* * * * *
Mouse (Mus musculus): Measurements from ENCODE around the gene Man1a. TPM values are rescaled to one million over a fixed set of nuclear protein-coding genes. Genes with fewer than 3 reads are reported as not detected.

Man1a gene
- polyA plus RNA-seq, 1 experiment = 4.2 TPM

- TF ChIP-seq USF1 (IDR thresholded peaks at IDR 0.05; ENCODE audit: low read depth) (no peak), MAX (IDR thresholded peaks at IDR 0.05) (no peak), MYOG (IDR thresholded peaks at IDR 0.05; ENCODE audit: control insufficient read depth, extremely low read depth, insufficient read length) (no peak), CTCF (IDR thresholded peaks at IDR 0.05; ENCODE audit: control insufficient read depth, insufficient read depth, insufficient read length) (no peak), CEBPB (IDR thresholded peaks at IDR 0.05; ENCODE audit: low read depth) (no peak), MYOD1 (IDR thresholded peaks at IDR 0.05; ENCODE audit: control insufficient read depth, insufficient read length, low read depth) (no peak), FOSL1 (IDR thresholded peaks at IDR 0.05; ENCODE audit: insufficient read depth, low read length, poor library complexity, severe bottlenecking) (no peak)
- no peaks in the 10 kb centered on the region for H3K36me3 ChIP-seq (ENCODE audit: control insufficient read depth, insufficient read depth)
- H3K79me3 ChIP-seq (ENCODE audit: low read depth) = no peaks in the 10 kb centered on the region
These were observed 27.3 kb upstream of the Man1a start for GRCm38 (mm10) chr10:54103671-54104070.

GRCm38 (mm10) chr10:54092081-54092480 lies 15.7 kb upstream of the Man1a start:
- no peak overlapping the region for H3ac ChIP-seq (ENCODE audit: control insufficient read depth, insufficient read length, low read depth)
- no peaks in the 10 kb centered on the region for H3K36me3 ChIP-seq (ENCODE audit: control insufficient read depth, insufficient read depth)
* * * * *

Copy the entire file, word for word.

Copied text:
Mouse (Mus musculus): Measurements from ENCODE around the gene Man1a. TPM values are rescaled to one million over a fixed set of nuclear protein-coding genes. Genes with fewer than 3 reads are reported as not detected.

Man1a gene
- polyA plus RNA-seq, 1 experiment = 4.2 TPM

- TF ChIP-seq USF1 (IDR thresholded peaks at IDR 0.05; ENCODE audit: low read depth) (no peak), MAX (IDR thresholded peaks at IDR 0.05) (no peak), MYOG (IDR thresholded peaks at IDR 0.05; ENCODE audit: control insufficient read depth, extremely low read depth, insufficient read length) (no peak), CTCF (IDR thresholded peaks at IDR 0.05; ENCODE audit: control insufficient read depth, insufficient read depth, insufficient read length) (no peak), CEBPB (IDR thresholded peaks at IDR 0.05; ENCODE audit: low read depth) (no peak), MYOD1 (IDR thresholded peaks at IDR 0.05; ENCODE audit: control insufficient read depth, insufficient read length, low read depth) (no peak), FOSL1 (IDR thresholded peaks at IDR 0.05; ENCODE audit: insufficient read depth, low read length, poor library complexity, severe bottlenecking) (no peak)
- no peaks in the 10 kb centered on the region for H3K36me3 ChIP-seq (ENCODE audit: control insufficient read depth, insufficient read depth)
- H3K79me3 ChIP-seq (ENCODE audit: low read depth) = no peaks in the 10 kb centered on the region
These were observed 27.3 kb upstream of the Man1a start for GRCm38 (mm10) chr10:54103671-54104070.

GRCm38 (mm10) chr10:54092081-54092480 lies 15.7 kb upstream of the Man1a start:
- no peak overlapping the region for H3ac ChIP-seq (ENCODE audit: control insufficient read depth, insufficient read length, low read depth)
- no peaks in the 10 kb centered on the region for H3K36me3 ChIP-seq (ENCODE audit: control insufficient read depth, insufficient read depth)